A few years ago there was a randomized trial looking at regorafenib. And in regorafenib we then established a third line of therapy. The problem is that molecularly putting pressure on its oncogenic driver allows for new mutations that develop and cause tyrosine kinase inhibition resistance. And so we’ve been looking for new drugs to these new resistance mutations that arise in the hopes that we can actually inhibit those, and then develop the fourth and fifth and sixth lines of therapy so that we can keep pushing overall survival in patients with gastrointestinal stromal tumors.

In terms of toxicity, imatinib for most patients is well tolerated. It does have some problems with fluid retention and some periorbital edema. But in general, we can make imatinib well tolerated. I think the problem is that if you’ve been on a well-tolerated medication for a very long time and then go from that to, say, something like sunitinib, to a gastrointestinal stromal tumor patient, it’s actually a step up in toxicity. In fact, many patients don’t tolerate it well. Because of that we end up either playing around with it, which would lead to earlier point mutation appearance, or they just don’t want to take it. And then they go from that to regorafenib, which has all its problems with hand-foot syndrome, and that’s not well tolerated either. So we’re looking for ways to make these tyrosine kinase inhibitors better tolerated by patients, or just to find better tyrosine kinase inhibitors that are just more tolerable.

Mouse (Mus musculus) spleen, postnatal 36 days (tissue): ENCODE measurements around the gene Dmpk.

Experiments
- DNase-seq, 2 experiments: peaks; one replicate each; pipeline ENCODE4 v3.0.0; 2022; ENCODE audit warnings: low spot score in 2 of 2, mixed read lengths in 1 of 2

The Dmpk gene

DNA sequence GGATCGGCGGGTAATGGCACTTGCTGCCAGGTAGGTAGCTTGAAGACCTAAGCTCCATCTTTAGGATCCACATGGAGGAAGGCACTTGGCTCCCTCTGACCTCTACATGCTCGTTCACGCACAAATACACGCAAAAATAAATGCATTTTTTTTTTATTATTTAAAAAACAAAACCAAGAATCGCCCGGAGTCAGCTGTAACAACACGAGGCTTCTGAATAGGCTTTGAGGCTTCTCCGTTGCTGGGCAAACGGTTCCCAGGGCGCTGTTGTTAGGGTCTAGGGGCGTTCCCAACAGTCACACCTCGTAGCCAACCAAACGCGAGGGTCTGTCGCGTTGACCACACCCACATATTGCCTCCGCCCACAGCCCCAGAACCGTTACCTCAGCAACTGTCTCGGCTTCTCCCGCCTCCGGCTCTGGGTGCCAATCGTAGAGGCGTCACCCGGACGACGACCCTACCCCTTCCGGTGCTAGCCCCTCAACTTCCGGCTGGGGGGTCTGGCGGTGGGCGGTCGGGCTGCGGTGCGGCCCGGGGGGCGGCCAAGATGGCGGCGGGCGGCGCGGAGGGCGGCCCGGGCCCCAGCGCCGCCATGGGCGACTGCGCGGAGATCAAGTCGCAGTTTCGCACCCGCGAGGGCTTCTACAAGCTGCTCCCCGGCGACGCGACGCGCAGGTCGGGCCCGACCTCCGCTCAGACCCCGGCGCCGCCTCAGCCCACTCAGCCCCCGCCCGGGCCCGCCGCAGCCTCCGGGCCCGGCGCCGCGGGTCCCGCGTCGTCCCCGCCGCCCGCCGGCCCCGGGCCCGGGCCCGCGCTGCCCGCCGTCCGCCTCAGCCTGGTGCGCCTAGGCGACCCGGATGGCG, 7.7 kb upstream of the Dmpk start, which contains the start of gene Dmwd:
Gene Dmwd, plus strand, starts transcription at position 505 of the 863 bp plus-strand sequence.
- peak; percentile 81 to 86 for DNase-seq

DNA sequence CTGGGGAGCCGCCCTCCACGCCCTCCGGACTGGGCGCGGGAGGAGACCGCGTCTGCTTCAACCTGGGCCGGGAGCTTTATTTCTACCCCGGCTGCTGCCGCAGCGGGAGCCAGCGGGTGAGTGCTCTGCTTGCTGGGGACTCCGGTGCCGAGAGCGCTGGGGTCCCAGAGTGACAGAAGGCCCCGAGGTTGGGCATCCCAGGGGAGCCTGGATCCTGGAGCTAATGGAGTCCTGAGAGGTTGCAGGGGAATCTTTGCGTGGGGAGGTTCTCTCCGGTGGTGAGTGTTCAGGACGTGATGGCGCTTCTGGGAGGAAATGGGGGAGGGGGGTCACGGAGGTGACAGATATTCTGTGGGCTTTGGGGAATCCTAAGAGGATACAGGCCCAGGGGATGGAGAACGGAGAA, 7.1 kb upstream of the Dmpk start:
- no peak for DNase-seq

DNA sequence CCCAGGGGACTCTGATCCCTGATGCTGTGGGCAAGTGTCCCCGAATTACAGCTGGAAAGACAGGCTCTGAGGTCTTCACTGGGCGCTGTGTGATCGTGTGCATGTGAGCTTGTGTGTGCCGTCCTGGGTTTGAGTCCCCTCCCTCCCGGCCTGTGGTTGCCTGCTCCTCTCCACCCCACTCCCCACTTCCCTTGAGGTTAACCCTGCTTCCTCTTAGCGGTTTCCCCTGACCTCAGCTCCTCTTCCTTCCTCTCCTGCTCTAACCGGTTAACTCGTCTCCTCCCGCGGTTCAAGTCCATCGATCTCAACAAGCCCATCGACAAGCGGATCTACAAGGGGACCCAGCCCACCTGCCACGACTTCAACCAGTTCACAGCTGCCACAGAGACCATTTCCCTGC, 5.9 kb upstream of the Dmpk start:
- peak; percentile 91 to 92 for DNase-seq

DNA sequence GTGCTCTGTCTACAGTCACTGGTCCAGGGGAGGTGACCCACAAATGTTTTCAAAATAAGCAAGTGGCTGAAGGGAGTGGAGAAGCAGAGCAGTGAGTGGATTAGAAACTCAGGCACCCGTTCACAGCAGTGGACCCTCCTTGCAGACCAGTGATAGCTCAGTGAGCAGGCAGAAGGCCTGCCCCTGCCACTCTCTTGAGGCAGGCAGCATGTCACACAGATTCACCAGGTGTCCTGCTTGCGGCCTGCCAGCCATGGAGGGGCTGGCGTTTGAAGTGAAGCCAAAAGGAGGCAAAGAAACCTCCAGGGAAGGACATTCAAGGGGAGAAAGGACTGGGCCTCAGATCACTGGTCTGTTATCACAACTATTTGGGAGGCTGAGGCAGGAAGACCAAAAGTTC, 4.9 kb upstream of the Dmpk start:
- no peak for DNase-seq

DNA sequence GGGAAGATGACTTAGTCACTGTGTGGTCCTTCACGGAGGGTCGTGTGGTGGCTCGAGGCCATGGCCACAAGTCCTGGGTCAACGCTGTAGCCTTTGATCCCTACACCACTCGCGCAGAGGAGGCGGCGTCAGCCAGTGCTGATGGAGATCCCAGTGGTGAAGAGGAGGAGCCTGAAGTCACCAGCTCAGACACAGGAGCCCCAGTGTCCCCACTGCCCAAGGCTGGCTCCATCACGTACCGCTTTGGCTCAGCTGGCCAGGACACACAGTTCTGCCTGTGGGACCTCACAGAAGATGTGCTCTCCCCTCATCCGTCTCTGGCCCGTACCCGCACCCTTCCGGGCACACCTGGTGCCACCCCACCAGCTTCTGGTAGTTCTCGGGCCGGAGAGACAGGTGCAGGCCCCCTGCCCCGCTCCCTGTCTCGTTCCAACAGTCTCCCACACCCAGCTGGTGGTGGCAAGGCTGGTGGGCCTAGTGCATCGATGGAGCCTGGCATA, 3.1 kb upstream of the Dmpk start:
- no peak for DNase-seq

Jean-Yves Blay, MD, PhD: The mutation of PDGF receptor and KIT were identified 20 years ago in gastrointestinal stromal tumors. They are actually the active drivers of these tumors. These mutations are mutually exclusive. Actually, the majority of GISTs are equipped with activating mutation of KIT, and about 10% to 15% are equipped with another mutation of PDGF receptor alpha.

About 15% of the GISTs are associated with different mutations on other genes, but the majority of GIST has this mutation on these kinases. This is very important because these mutations are actionable, which means they can be treated by tyrosine kinase inhibitors, and this actually was the driving force for the development of imatinib, sunitinib, and regorafenib for the treatment of GIST in first-, second-, and third-line settings, because these kinase inhibitors block these activated kinases on the tumor.

The problem, of course, is also that resistance may emerge, and what we know from a large number of publications now is that the resistance observed in GISTs comes from the clonal selection, the selection of resistant clones equipped with the same KIT and PDGF receptor alpha-mutated proteins, but with additional mutation and coding for resistance to these tyrosine kinase inhibitors. So KIT, PDGR receptor alpha are mutated. They are the drivers of GISTs, and on top of that, if exposed to a targeted tyrosine kinase inhibitor, they may be further mutated and develop secondary resistance.

Transcript Edited for Clarity